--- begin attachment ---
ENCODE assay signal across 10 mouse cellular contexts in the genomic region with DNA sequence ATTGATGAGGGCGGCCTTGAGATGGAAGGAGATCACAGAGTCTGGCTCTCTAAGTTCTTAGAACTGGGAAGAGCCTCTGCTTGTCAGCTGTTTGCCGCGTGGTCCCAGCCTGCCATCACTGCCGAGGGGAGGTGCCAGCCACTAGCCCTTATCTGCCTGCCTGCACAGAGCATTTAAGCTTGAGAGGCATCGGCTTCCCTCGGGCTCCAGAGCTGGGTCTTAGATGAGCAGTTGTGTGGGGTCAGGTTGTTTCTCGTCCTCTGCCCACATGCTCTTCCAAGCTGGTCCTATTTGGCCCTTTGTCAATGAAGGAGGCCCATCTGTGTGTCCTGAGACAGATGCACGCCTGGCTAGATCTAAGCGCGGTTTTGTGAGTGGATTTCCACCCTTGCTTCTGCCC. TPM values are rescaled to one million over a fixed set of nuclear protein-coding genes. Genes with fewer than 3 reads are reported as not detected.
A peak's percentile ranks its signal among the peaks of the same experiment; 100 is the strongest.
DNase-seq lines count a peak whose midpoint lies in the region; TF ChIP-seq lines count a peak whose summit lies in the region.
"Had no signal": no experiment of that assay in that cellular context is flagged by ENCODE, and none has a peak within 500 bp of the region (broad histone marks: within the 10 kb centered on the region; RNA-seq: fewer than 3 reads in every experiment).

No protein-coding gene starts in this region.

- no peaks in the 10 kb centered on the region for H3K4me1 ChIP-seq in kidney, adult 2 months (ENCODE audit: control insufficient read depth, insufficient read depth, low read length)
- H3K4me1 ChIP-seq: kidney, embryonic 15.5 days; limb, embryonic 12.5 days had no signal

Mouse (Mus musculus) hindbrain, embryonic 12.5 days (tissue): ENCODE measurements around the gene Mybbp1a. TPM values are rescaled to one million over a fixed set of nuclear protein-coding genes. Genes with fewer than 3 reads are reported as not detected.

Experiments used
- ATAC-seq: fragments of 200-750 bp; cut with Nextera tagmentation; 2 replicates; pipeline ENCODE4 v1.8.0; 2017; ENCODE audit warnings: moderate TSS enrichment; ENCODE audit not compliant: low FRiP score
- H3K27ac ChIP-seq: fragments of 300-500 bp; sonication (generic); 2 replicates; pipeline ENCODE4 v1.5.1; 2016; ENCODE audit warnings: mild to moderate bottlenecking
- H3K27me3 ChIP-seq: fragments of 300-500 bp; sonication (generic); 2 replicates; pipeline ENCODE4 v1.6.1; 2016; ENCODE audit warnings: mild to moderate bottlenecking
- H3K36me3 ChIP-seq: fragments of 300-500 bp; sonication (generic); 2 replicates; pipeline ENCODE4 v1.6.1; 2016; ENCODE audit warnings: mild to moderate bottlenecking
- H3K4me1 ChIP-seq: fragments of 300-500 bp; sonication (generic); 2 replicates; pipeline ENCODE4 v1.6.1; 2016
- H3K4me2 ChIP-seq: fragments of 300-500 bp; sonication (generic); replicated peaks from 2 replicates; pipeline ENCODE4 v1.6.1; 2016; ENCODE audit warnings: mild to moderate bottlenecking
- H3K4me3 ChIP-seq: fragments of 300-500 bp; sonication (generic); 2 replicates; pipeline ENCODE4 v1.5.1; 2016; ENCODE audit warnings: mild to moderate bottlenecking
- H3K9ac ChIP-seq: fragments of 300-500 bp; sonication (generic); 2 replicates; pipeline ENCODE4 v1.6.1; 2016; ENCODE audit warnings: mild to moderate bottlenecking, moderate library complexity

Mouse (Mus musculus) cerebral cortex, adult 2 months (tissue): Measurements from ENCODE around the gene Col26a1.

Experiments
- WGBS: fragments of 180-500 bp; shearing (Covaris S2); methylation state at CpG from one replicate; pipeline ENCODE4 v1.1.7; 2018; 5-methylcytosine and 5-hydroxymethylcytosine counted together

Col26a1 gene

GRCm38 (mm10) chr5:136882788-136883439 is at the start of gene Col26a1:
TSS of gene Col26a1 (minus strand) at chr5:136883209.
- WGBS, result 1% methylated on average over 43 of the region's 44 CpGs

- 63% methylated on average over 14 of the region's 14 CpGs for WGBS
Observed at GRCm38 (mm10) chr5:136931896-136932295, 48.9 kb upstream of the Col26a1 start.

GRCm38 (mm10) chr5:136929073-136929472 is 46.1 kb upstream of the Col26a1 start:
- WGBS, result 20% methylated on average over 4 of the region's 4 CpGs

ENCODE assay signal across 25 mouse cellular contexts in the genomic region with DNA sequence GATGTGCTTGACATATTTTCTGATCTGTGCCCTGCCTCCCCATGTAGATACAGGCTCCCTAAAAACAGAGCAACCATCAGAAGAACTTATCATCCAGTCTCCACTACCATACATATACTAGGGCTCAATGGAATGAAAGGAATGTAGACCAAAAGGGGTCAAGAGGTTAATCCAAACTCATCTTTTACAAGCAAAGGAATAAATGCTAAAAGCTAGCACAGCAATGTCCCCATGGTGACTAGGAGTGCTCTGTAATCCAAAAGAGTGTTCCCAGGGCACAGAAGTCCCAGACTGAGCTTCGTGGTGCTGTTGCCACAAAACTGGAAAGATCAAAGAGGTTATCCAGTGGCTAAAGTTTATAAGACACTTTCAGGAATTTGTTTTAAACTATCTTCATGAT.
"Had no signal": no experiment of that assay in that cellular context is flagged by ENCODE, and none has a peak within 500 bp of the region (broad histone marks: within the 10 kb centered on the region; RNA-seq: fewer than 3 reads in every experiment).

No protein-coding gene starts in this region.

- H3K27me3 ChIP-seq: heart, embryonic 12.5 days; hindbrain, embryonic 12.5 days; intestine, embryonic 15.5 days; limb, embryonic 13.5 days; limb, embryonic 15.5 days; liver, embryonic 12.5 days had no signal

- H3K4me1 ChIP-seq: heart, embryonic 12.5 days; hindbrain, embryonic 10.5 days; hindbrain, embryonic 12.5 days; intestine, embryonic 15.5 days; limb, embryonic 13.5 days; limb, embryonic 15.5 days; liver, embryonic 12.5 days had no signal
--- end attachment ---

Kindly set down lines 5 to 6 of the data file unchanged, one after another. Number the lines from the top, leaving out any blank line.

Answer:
No protein-coding gene starts in this region.

- no peaks in the 10 kb centered on the region for H3K4me1 ChIP-seq in kidney, adult 2 months (ENCODE audit: control insufficient read depth, insufficient read depth, low read length)